The fairly hands-off, low-pesticide approach that characterizes hemp farms, which is good for pollinators, might not last. The authors of the Colorado pollinator study noted that “as a novel crop, currently there are few insect pests reported in hemp fields. However, this can change as the cultivation expands.”  If more aggressive pests or higher intensity farming practices accompany hemp’s switch from a controlled substance to an agricultural commodity, the benefits seen by pollinators could shrink or even reverse. A recent paper in the Journal of Integrated Pest Management raises this concern, rattling off a list of known pests like the corn earworm, the hemp russet mite, and the cannabis aphid. “The situation regarding pesticide use on hemp in the United States has been chaotic,” the authors wrote, which “has created enormous confusion, and remains a major impediment to the development of effective pest management on the crop.”  Hemp has long been considered a superstar of sustainability, but as the industry scales up this assumption will be tested. A classic 1999 study by Canadian agricultural scientists rated oilseed and fiber cannabis (typical varieties of industrial hemp) behind only ginseng and alfalfa in all-around environmental friendliness. It is a hardy, naturally pest-resistant plant that is low maintenance compared to other crops.  Billings, the Colorado hemp consultant, said most farms he works with do fairly little pest management now. Asked about his strategy, he said jokingly that it was to “pray — pray that the hail don’t come, and you pray that you don’t have too bad a bug infestation.” The EPA currently approves just ten pesticides for use on industrial hemp, and only one is a conventional chemical. The others are organic farming standbys like neem oil and insecticidal soap. Even some of these, however, have shown to be possibly detrimental to bees, and as the EPA continues to consider permits for new applications on hemp, there is the prospect of a more toxic landscape for pollinators.  Instead of designing a pest control program from scratch, one newcomer to the hemp industry, Main Street Farm in Cortland, New York, is wrapping the new crop into a pest management and pollinator program that already exists for its other ones, including vegetables, cut-flowers, and blueberries.  “We take a holistic management approach on our farm that includes the entire agroecosystem,” said Adrienne Traub, one of the Main Street’s farmers and its certification coordinator. “Crop rotations are an integral part of our pest management plan. By moving crop families each year, we reduce the possible build of pests in that soil that can over-winter.” Main Street Farm, which has a USDA organic certification, also makes an effort to build up wildlife habitat within and around crops. This jibes well with the findings of the Cornell study, which took place in the same region. The entomologists found that “the number of wild bees visiting hemp declined as the proportion of agricultural cover in the landscape increased,” indicating that hemp is most helpful to bees when it exists as part of a diverse system.  Main Street Farm’s efforts to diversify their landscape include providing food and habitat for beneficial insects. “We planted a pollinator strip that runs the length of the farm that includes many varieties of native annual and perennial flowers,” Traub said. “We also are actively working to increase the biodiversity of our hedgerows.” Eventually, Traub hopes to one day have access to varieties of hemp that are especially pest resistant, but “at this point, there are no pest-resistant cultivars commercially available.”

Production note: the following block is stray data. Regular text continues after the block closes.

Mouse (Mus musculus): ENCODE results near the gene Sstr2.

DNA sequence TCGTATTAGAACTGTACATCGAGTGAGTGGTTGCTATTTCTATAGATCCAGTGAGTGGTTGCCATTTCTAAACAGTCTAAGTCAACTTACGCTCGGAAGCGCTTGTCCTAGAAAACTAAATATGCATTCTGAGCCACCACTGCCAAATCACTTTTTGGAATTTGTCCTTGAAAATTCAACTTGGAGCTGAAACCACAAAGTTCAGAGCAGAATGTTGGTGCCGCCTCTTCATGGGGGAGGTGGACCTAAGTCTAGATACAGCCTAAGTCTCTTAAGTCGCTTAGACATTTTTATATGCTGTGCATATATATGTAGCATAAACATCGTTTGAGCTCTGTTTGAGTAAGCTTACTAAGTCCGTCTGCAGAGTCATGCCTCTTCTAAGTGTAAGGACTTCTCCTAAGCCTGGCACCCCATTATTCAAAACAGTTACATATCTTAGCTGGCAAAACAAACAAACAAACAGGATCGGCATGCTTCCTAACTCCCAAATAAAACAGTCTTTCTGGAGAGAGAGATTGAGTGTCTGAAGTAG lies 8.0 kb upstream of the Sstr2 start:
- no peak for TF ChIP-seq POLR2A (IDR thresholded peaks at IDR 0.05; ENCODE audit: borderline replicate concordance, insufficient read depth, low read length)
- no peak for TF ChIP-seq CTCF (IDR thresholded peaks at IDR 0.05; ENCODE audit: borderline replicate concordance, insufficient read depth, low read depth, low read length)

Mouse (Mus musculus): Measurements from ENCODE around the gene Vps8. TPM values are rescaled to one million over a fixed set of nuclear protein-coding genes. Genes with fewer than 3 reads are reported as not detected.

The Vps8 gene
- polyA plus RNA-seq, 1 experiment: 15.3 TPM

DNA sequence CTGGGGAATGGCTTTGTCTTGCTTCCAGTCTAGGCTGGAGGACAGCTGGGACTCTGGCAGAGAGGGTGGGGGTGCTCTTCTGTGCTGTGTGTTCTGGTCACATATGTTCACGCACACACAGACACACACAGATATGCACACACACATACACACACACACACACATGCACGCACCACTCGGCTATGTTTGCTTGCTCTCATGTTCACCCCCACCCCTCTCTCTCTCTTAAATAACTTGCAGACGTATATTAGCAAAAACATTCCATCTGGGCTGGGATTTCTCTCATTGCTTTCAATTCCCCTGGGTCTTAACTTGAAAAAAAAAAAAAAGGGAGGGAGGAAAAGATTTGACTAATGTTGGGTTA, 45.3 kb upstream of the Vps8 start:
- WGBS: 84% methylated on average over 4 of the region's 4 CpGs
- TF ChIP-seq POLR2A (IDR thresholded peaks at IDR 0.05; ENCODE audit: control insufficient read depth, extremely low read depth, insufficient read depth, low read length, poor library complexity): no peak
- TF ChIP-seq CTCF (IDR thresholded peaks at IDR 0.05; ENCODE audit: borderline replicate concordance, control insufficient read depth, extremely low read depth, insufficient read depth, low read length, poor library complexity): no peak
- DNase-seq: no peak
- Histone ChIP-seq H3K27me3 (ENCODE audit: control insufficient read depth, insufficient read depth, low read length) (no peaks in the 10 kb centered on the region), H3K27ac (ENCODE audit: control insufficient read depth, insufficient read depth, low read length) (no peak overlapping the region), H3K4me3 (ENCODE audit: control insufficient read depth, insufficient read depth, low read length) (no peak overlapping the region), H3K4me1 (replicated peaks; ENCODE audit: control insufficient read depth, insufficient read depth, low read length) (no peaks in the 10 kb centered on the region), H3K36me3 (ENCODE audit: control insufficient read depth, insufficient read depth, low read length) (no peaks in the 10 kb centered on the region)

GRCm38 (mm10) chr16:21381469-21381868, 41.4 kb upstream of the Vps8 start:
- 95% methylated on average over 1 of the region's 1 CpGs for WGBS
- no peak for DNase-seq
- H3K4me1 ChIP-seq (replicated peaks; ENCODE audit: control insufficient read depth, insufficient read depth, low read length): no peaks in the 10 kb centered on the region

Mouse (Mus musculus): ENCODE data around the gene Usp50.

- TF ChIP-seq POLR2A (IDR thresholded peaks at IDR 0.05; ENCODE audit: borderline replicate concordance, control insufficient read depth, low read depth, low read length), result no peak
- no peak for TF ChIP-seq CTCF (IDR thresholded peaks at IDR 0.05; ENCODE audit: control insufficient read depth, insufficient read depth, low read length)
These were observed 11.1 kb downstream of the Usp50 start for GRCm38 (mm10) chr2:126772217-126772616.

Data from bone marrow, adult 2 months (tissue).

Continue Reading Below